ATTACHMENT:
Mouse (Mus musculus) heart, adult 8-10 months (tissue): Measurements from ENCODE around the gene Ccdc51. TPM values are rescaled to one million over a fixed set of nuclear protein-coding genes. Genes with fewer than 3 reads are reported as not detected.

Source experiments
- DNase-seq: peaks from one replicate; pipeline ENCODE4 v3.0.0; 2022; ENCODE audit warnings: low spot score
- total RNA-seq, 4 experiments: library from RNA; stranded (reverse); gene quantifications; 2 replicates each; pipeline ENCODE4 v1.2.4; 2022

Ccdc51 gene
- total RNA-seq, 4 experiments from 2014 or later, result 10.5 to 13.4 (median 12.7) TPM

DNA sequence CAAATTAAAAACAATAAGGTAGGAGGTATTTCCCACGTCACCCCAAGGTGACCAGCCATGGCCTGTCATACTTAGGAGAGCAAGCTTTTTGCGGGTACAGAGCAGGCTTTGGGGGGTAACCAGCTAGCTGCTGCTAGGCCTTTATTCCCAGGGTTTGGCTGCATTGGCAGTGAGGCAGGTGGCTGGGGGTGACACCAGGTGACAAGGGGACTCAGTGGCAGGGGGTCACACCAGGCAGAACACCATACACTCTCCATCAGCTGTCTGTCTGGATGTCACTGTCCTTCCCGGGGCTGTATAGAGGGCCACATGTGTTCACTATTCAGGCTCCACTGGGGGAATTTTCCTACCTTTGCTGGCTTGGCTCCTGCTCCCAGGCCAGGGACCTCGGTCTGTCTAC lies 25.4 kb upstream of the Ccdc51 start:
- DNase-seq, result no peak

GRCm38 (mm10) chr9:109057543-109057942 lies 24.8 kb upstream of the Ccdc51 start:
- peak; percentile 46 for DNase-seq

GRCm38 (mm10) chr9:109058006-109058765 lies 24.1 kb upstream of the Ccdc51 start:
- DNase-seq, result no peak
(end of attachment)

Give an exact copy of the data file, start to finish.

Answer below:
Mouse (Mus musculus) heart, adult 8-10 months (tissue): Measurements from ENCODE around the gene Ccdc51. TPM values are rescaled to one million over a fixed set of nuclear protein-coding genes. Genes with fewer than 3 reads are reported as not detected.

Source experiments
- DNase-seq: peaks from one replicate; pipeline ENCODE4 v3.0.0; 2022; ENCODE audit warnings: low spot score
- total RNA-seq, 4 experiments: library from RNA; stranded (reverse); gene quantifications; 2 replicates each; pipeline ENCODE4 v1.2.4; 2022

Ccdc51 gene
- total RNA-seq, 4 experiments from 2014 or later, result 10.5 to 13.4 (median 12.7) TPM

DNA sequence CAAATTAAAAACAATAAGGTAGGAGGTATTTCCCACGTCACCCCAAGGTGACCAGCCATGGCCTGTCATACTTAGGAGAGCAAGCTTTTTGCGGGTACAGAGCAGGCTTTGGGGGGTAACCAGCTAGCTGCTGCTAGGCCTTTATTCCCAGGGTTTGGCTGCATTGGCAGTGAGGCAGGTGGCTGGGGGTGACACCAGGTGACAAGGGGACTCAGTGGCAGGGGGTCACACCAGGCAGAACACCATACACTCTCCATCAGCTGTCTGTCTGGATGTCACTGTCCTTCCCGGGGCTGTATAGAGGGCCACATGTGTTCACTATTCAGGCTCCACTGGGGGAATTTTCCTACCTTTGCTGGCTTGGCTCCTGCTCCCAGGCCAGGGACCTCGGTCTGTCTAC lies 25.4 kb upstream of the Ccdc51 start:
- DNase-seq, result no peak

GRCm38 (mm10) chr9:109057543-109057942 lies 24.8 kb upstream of the Ccdc51 start:
- peak; percentile 46 for DNase-seq

GRCm38 (mm10) chr9:109058006-109058765 lies 24.1 kb upstream of the Ccdc51 start:
- DNase-seq, result no peak